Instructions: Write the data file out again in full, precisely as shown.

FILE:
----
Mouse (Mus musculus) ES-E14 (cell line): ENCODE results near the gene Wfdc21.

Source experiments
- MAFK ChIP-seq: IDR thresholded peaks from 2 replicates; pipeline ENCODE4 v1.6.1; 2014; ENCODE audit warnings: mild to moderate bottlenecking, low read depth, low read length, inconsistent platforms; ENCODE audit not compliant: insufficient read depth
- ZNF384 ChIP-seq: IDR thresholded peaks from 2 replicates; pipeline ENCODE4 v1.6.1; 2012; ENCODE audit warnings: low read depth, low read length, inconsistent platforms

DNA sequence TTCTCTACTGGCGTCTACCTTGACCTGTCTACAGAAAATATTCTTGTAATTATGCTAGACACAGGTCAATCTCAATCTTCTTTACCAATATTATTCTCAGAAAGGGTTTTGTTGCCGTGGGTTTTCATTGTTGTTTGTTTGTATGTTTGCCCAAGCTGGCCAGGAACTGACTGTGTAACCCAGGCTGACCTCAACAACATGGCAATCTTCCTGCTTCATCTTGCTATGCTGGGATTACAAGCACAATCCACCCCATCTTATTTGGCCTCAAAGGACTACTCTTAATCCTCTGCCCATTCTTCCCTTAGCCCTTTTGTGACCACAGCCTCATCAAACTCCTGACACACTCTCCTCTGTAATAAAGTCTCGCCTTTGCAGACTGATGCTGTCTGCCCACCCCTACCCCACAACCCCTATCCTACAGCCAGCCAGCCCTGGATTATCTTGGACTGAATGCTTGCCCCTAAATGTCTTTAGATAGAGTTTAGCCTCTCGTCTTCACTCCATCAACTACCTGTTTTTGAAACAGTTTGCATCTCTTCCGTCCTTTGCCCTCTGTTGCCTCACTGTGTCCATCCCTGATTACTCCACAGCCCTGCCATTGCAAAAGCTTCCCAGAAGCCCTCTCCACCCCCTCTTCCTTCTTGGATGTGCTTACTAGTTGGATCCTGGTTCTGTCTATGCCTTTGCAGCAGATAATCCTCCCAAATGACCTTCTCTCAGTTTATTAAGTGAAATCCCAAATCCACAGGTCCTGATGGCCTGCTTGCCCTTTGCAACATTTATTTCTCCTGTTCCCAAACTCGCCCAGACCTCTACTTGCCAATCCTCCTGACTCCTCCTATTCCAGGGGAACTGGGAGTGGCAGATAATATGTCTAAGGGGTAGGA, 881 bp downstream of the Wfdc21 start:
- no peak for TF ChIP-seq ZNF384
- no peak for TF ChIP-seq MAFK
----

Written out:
Mouse (Mus musculus) ES-E14 (cell line): ENCODE results near the gene Wfdc21.

Source experiments
- MAFK ChIP-seq: IDR thresholded peaks from 2 replicates; pipeline ENCODE4 v1.6.1; 2014; ENCODE audit warnings: mild to moderate bottlenecking, low read depth, low read length, inconsistent platforms; ENCODE audit not compliant: insufficient read depth
- ZNF384 ChIP-seq: IDR thresholded peaks from 2 replicates; pipeline ENCODE4 v1.6.1; 2012; ENCODE audit warnings: low read depth, low read length, inconsistent platforms

DNA sequence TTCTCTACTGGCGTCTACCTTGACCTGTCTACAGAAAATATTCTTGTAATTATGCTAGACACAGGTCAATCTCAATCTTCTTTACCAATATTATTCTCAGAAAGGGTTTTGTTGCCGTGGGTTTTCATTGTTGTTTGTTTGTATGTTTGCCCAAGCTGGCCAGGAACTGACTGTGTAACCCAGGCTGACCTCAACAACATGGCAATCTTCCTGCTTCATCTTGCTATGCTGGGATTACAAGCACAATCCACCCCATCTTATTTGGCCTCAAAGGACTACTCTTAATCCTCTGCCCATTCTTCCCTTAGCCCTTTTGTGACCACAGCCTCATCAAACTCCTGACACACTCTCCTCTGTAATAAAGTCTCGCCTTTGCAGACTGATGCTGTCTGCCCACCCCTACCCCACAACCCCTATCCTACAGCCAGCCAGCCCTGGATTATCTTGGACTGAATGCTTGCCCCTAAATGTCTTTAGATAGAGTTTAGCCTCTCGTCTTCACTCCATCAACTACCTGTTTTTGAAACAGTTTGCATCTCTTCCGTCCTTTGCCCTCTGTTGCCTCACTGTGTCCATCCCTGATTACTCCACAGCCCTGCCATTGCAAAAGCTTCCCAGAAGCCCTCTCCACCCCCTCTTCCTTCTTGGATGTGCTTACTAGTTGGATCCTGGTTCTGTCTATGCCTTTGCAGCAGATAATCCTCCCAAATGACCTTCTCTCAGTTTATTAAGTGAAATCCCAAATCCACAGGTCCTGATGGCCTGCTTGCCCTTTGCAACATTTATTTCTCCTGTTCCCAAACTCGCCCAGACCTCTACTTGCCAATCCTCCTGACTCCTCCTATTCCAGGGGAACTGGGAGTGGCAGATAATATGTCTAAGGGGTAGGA, 881 bp downstream of the Wfdc21 start:
- no peak for TF ChIP-seq ZNF384
- no peak for TF ChIP-seq MAFK